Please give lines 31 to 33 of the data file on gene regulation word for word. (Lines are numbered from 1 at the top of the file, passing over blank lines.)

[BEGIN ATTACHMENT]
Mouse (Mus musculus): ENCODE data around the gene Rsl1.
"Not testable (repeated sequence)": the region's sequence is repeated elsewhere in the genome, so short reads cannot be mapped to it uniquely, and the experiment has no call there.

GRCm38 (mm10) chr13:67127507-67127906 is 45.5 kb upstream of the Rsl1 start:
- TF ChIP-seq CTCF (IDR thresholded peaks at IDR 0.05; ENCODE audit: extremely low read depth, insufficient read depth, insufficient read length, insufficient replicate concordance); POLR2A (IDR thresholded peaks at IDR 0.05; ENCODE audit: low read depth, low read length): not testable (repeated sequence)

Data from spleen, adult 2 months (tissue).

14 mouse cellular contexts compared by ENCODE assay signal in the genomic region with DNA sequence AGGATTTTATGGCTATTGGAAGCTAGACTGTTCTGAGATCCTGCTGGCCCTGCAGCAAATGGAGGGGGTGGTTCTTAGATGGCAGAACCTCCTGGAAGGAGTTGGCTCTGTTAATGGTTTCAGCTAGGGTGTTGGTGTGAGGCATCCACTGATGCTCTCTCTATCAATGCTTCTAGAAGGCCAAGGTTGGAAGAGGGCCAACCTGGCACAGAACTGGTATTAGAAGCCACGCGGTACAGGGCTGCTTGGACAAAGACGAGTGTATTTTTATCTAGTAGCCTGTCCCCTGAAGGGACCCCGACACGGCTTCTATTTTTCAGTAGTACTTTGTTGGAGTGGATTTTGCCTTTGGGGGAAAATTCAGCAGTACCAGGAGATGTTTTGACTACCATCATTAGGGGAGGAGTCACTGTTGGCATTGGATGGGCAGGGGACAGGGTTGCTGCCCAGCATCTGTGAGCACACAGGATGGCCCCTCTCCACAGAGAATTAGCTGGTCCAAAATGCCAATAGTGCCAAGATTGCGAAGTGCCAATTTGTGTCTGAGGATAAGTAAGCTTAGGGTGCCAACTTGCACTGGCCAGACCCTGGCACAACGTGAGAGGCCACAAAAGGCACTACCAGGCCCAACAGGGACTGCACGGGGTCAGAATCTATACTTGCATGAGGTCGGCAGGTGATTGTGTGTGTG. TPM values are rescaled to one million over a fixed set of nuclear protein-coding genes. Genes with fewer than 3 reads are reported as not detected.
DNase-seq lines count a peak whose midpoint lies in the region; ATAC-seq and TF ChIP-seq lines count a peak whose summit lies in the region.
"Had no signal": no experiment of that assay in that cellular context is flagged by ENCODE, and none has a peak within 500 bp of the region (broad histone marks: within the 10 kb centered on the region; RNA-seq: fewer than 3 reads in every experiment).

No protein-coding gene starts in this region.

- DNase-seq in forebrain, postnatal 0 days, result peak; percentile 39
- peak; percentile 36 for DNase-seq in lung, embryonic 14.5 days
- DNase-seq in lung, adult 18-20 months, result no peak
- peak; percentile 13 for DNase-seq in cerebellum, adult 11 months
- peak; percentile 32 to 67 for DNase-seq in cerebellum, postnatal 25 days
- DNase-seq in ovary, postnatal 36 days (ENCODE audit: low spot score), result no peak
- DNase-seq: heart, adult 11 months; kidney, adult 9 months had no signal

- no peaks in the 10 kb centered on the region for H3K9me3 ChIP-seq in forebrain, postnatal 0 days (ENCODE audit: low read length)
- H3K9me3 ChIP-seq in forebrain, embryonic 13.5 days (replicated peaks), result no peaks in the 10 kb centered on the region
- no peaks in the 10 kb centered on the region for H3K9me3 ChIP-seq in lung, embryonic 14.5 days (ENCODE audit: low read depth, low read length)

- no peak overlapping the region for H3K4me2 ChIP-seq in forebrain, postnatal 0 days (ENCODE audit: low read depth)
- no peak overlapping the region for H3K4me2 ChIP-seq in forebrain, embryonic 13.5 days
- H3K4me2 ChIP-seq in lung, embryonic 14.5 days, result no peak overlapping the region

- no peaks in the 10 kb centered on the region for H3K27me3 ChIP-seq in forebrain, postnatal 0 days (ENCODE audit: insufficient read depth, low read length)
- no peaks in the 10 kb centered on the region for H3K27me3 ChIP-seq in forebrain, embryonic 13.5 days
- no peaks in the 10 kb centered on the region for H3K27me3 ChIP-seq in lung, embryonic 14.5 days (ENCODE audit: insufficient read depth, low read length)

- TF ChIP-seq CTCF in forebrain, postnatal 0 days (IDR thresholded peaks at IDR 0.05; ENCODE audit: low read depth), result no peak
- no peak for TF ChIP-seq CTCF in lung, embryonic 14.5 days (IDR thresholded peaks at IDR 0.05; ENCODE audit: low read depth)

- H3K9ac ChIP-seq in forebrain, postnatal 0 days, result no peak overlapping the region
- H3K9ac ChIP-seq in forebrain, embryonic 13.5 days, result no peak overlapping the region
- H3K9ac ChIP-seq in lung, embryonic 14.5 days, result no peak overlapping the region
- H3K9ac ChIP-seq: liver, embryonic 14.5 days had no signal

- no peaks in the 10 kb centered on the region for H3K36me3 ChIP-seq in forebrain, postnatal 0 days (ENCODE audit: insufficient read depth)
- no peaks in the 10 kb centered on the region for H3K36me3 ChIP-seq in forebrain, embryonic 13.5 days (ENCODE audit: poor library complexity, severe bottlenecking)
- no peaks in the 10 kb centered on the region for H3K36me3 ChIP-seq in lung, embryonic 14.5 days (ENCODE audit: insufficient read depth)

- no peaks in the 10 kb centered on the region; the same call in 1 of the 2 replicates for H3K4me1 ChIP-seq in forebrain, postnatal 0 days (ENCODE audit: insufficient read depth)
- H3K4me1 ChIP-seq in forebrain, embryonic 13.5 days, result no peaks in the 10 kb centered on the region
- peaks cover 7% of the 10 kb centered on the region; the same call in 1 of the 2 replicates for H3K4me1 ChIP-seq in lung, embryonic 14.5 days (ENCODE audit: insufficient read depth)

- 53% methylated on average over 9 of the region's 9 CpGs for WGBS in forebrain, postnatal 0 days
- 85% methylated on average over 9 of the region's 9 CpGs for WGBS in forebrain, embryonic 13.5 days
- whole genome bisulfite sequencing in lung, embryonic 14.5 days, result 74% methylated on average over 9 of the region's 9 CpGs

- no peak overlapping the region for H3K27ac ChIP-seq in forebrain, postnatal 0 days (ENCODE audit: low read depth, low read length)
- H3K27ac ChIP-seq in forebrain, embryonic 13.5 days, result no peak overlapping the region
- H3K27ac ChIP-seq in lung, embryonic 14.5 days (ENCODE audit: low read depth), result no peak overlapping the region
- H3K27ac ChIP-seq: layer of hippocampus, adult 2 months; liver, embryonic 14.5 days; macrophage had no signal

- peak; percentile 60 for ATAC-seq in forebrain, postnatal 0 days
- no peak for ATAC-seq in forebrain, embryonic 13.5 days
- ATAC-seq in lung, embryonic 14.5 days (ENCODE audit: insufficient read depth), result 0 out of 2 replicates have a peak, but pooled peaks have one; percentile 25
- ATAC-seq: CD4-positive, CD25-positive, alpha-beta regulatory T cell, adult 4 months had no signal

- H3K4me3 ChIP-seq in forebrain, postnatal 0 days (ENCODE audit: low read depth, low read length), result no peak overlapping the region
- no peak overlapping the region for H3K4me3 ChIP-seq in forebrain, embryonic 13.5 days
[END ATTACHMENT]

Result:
- H3K9ac ChIP-seq: liver, embryonic 14.5 days had no signal

- no peaks in the 10 kb centered on the region for H3K36me3 ChIP-seq in forebrain, postnatal 0 days (ENCODE audit: insufficient read depth)
- no peaks in the 10 kb centered on the region for H3K36me3 ChIP-seq in forebrain, embryonic 13.5 days (ENCODE audit: poor library complexity, severe bottlenecking)